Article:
Sermon – The household codes
Bible text (from NIRV) 1P 3.1-4,7 1 Wives follow the lead of your own husbands. Suppose some of them don’t believe God’s word. Then let them be won to Christ without words by seeing how their wives behave. 2 Let them see how pure you are. Let them see that your lives are full of respect for God. 3 Fancy hairstyles don’t make you beautiful. Wearing gold jewelry or fine clothes doesn’t make you beautiful. 4 Instead, your beauty comes from inside you. It is the beauty of a gentle and quiet spirit. Beauty like this doesn’t fade away. God places great value on it… 7 Husbands, consider the needs of your wives, be understanding. They are weaker than you. So treat them with respect. Honor them as those who will share with you the gracious gift of life. Then nothing will stand in the way of your prayers.
As far back as the fourth century BC, philosophers considered the household to be a microcosm, designed to reflect the hierarchal structure of the society, the gods, and ultimately the universe. Aristotle wrote that “the smallest and primary parts of the household are master and slave, husband and wife, father and children.” First-century philosophers Philo and Josephus included the household codes in their writings as well, arguing that a man’s authority over his household was critical to the success of a society. Many Roman officials believed the household codes to be such an important part of Pax Romana that they passed laws ensuring its protection.
Biblical passages about wives submitting to their husbands are not, as many Christians assume, rooted in a culture epitomized by June Cleaver’s kitchen, but in a culture epitomized by the Greco-Roman household codes, which gave men unilateral authority over their wives, slaves, and adult children. These same household codes were used by many Americans during the Civil War era to justify their owning of slaves.
Where typical Greco-Roman household codes required nothing of the head of household regarding fair treatment of subordinates, Peter and Paul encouraged men to be kind to their slaves, to be gentle with their children, and, shockingly, to love their wives as they love themselves.
But in the Biblical teachings of Paul and Peter on the subject, if you look close enough, you can detect the rumblings of subversion beneath the seemingly acquiescent text. It is no accident that Peter introduced his version of the household codes with a riddle—“Live as free people, but do not use your freedom as a cover-up for evil; live as God’s slaves” (1 Peter 2:16 UPDATED NIV)—or that Paul began his, with the general admonition that Christians are to “submit to one another out of reverence for Christ” (Ephesians 5:21; emphasis added). It is hard for us to recognize it now, but Peter and Paul were introducing the first Christian family to an entirely new community, a community that transcends the rigid hierarchy of human institutions, a community in which submission is mutual and all are free.
For Christians, the presence of the Household Codes in Scripture must be considered in light of Jesus, who made a habit of turning hierarchy on its head.
When his disciples argued amongst themselves about who would be greatest in the kingdom, Jesus told them that “anyone who wants to be first must be the very last, and the servant of all” (Mark 9:35).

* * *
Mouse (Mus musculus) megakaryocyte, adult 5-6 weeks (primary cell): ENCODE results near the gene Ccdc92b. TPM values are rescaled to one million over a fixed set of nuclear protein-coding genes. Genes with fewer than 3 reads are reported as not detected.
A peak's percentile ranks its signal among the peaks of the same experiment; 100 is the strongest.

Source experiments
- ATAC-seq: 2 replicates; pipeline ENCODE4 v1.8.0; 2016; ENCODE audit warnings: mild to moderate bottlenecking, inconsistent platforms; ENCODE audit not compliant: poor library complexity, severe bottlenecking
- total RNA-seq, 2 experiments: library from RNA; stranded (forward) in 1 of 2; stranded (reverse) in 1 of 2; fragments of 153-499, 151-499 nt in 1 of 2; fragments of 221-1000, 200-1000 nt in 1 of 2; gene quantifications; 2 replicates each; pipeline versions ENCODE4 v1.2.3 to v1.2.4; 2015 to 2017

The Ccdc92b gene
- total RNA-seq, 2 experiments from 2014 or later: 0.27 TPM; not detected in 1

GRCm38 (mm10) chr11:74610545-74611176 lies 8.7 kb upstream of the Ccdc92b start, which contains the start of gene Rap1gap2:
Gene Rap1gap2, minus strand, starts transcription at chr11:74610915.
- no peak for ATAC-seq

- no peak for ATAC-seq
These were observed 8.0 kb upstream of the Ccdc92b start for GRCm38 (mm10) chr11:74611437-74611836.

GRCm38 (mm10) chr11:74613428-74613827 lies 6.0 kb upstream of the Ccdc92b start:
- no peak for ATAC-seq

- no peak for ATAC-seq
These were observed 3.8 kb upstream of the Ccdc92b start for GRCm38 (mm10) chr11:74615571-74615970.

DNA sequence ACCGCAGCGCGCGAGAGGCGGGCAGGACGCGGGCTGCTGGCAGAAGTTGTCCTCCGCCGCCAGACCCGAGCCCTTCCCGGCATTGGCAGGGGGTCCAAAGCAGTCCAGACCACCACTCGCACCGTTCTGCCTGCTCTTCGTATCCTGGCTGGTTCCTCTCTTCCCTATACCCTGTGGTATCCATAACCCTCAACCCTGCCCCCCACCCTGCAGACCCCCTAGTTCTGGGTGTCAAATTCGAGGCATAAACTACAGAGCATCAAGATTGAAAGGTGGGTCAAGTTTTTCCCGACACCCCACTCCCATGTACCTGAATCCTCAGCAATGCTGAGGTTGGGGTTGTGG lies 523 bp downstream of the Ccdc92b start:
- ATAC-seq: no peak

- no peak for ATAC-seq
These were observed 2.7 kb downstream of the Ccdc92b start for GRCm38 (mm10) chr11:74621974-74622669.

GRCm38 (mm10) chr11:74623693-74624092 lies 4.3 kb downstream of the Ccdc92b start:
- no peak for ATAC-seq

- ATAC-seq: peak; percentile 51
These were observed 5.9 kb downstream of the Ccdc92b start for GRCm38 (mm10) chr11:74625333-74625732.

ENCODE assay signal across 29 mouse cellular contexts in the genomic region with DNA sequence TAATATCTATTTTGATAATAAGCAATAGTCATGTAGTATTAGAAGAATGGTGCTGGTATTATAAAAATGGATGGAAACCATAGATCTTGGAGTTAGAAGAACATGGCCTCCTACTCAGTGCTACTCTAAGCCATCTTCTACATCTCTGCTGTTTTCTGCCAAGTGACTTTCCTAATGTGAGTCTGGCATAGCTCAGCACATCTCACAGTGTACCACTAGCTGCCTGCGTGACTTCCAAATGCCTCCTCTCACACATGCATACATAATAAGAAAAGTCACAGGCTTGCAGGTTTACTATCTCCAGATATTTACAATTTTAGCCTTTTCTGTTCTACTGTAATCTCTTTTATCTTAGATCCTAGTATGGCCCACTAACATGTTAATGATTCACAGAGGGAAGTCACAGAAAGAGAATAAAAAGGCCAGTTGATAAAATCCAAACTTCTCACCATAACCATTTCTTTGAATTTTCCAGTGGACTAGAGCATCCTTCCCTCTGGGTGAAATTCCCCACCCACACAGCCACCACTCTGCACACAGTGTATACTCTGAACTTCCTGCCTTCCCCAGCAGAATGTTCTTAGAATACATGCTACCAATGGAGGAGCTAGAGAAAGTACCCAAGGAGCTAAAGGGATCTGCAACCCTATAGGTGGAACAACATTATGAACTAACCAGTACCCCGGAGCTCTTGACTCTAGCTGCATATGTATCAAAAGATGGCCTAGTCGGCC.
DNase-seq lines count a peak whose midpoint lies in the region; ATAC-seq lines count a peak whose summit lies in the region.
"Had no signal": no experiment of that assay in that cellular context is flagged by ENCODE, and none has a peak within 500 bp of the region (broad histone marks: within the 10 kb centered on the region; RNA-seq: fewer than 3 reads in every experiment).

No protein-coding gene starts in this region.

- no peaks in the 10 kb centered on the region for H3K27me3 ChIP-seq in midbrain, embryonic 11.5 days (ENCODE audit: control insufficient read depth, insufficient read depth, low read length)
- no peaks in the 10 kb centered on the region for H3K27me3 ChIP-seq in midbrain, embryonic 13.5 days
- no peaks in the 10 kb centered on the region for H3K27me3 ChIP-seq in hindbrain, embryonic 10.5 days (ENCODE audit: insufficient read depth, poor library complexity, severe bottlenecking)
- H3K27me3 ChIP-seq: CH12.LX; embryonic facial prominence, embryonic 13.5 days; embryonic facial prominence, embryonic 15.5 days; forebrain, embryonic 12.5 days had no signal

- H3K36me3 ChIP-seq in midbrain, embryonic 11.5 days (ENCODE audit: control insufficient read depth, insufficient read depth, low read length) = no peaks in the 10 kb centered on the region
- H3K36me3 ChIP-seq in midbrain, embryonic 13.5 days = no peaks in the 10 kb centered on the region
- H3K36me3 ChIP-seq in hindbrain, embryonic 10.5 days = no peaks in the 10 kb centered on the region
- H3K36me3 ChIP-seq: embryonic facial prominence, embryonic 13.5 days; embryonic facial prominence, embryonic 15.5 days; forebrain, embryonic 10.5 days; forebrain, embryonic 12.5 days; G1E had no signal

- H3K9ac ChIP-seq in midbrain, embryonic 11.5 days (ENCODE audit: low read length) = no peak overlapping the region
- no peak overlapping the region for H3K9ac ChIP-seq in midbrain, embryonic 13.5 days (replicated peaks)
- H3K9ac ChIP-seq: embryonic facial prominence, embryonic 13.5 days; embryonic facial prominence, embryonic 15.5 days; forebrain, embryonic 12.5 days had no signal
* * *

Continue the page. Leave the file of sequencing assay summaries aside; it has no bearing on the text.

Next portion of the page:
In speaking to them about authority he said, “You know that the rulers of the Gentiles lord it over them, and their high officials exercise authority over them. Not so with you. Instead, whoever wants to become great among you must be your servant, and whoever wants to be first must be your slave—just as the Son of Man did not come to be served, but to serve, and to give his life as a ransom for many” (Matthew 20:25–28).
Let us consider the first part of our Bible text:
1P 3.1-4 (NIRV) “Wives, follow the lead of your own husbands. Suppose some of them don’t believe God’s word. Then let them be won to Christ without words by seeing how their wives behave. 2 Let them see how pure you are. Let them see that your lives are full of respect for God. 3 Fancy hairstyles don’t make you beautiful. Wearing gold jewelry or fine clothes doesn’t make you beautiful. 4 Instead, your beauty comes from inside you. It is the beauty of a gentle and quiet spirit. Beauty like this doesn’t fade away. God places great value on it.”
Peter speaks of 2 models of family, one is greco-roman and was very paternalistic where men were rulers in all possible sense of the word. It was even abusive in many ways.
Peter was trying to present another model of family. Peter does not define exactly what he means for women to be submissive, unless you look at the two words he uses down the text, where you see chaste/pure and respectful (fear, respect).
Why chaste, or pure? Simply because women need to feel that they are loved. And if in their marital relationship they don’t find such love, if a man comes to her with kind and considerate words, shows respect to her, shows interest in who she is, acting with gentleness and being kindhearted, she may be severely tempted to seek the love she needs in such a gentle man. Lack of love and tender consideration in a couple, in a marriage, can lead to separation, divorce, breakage of the marital bond.
Why respectful? Being respectful does not mean that you allow yourself to be a door mat and allow your husband to abuse of his leadership rôle. Being respectful means that you accept for your husband to be a person with faults and even unresolved issues. You accept that your marriage may not be perfect as of today. You accept to show a christ-like attitude even if your husband does not. You are respectful towards God’s call for you to be your husband’s partner in life.
As for the inward beauty, well you understand that it comes from the heart. It does not mean that you should be careless with yourself, with your body, with your appearance. Some people, because they have been abused, they tend to want to look as unattractive as they can in order not to get any attention from the opposite sex anymore. I met one when I was in France.
The inward beauty, is not for the wife only. Men, husbands, need to be beautiful inside too!
Let us now consider the second part of our Bible text:
1P 3.7 “Husbands, consider the needs of your wives, be understanding. They are weaker than you. So treat them with respect. Honor them as those who will share with you the gracious gift of life. Then nothing will stand in the way of your prayers.”